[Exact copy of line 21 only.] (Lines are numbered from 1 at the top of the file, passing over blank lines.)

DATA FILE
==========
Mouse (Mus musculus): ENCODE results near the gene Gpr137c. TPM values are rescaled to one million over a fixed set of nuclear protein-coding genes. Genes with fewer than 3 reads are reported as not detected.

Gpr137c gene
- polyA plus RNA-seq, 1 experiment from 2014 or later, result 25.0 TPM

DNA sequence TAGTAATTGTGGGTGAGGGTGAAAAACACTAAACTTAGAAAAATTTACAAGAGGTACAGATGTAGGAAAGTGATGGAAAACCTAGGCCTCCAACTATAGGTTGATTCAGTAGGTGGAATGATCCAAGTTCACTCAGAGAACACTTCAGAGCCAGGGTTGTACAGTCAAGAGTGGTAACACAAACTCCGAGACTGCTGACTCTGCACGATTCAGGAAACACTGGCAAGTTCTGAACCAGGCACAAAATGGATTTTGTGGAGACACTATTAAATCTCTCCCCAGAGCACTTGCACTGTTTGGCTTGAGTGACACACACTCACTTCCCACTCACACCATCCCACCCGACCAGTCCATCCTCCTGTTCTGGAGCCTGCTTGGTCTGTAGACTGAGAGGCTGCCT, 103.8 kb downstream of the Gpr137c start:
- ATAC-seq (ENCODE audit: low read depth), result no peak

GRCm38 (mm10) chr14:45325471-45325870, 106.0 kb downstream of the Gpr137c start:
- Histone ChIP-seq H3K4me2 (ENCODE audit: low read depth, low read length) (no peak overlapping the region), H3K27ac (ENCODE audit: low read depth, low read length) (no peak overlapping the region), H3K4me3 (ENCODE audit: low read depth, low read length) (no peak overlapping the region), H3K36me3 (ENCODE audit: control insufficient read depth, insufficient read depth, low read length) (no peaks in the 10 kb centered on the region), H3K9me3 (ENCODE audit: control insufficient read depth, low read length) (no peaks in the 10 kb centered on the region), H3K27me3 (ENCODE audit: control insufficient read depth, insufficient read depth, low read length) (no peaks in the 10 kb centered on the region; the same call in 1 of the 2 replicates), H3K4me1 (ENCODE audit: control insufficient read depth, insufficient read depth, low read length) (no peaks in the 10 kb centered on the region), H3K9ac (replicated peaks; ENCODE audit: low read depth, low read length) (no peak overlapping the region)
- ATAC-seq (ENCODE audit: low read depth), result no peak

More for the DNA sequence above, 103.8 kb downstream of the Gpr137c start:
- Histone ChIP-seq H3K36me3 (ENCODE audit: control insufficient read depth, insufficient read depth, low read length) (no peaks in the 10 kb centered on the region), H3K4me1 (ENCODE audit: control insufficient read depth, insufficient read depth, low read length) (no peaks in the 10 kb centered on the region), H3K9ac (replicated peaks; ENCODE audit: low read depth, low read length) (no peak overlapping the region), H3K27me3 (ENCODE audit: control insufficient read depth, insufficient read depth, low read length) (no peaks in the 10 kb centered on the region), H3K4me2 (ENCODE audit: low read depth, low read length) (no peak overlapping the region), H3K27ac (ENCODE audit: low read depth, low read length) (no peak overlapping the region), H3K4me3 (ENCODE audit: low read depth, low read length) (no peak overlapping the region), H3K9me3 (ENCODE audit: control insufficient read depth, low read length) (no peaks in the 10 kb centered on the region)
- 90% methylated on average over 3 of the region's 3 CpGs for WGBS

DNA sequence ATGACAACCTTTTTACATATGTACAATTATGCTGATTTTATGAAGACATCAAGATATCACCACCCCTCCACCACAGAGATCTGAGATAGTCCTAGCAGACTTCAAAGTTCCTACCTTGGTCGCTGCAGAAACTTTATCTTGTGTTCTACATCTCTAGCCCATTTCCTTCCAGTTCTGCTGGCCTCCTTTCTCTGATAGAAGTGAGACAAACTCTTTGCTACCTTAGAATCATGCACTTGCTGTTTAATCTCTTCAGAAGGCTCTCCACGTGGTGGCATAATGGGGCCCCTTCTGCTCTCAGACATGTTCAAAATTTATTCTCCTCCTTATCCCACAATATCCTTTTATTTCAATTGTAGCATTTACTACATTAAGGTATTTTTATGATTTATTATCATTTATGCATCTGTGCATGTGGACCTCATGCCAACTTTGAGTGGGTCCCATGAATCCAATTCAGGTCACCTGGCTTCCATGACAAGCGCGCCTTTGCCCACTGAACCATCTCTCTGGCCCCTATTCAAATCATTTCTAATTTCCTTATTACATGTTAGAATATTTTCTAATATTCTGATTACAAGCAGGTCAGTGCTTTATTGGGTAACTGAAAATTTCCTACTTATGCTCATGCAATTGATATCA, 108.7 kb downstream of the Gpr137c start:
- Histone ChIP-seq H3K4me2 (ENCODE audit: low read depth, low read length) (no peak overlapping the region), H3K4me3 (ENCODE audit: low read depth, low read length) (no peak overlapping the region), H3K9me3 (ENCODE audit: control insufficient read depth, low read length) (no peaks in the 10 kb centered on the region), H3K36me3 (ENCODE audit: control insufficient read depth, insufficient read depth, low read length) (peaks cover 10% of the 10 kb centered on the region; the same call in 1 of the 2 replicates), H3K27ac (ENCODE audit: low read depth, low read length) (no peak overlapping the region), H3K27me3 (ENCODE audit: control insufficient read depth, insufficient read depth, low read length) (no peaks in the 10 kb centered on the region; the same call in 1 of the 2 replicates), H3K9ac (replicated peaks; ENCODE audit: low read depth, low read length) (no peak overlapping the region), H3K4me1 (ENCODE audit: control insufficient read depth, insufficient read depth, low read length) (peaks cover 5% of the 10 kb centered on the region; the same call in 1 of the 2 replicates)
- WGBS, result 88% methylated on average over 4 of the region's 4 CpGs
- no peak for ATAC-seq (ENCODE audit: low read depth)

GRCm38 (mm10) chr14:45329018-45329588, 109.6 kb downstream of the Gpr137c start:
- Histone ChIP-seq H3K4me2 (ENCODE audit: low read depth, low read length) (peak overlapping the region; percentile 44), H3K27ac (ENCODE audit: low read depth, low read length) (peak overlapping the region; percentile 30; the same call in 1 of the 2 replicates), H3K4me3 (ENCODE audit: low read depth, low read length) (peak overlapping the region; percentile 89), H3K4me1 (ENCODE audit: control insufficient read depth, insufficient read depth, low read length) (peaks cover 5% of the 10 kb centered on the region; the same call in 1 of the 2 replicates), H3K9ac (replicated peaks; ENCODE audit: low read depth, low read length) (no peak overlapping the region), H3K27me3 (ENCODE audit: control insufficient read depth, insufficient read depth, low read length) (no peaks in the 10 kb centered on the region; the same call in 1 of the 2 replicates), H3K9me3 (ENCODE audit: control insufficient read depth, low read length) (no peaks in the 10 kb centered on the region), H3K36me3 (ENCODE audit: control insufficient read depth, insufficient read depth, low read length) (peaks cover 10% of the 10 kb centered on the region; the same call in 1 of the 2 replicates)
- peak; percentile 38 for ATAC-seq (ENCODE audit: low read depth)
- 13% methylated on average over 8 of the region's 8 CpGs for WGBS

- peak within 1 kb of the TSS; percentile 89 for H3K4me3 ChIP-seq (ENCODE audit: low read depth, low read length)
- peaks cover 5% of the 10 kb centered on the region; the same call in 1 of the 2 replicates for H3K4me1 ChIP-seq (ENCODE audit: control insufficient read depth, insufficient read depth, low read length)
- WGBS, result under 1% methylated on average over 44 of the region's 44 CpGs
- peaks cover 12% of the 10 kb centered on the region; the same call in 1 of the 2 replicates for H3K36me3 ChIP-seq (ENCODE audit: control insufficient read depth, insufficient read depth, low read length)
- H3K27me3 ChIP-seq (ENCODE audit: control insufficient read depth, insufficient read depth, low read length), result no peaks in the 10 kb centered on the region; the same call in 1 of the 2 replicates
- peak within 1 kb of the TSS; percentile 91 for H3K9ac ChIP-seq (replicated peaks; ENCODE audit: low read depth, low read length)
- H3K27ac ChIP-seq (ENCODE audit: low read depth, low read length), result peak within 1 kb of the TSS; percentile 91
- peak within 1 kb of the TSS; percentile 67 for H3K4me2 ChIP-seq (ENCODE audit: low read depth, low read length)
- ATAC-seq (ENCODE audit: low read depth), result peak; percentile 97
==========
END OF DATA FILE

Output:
- peaks cover 5% of the 10 kb centered on the region; the same call in 1 of the 2 replicates for H3K4me1 ChIP-seq (ENCODE audit: control insufficient read depth, insufficient read depth, low read length)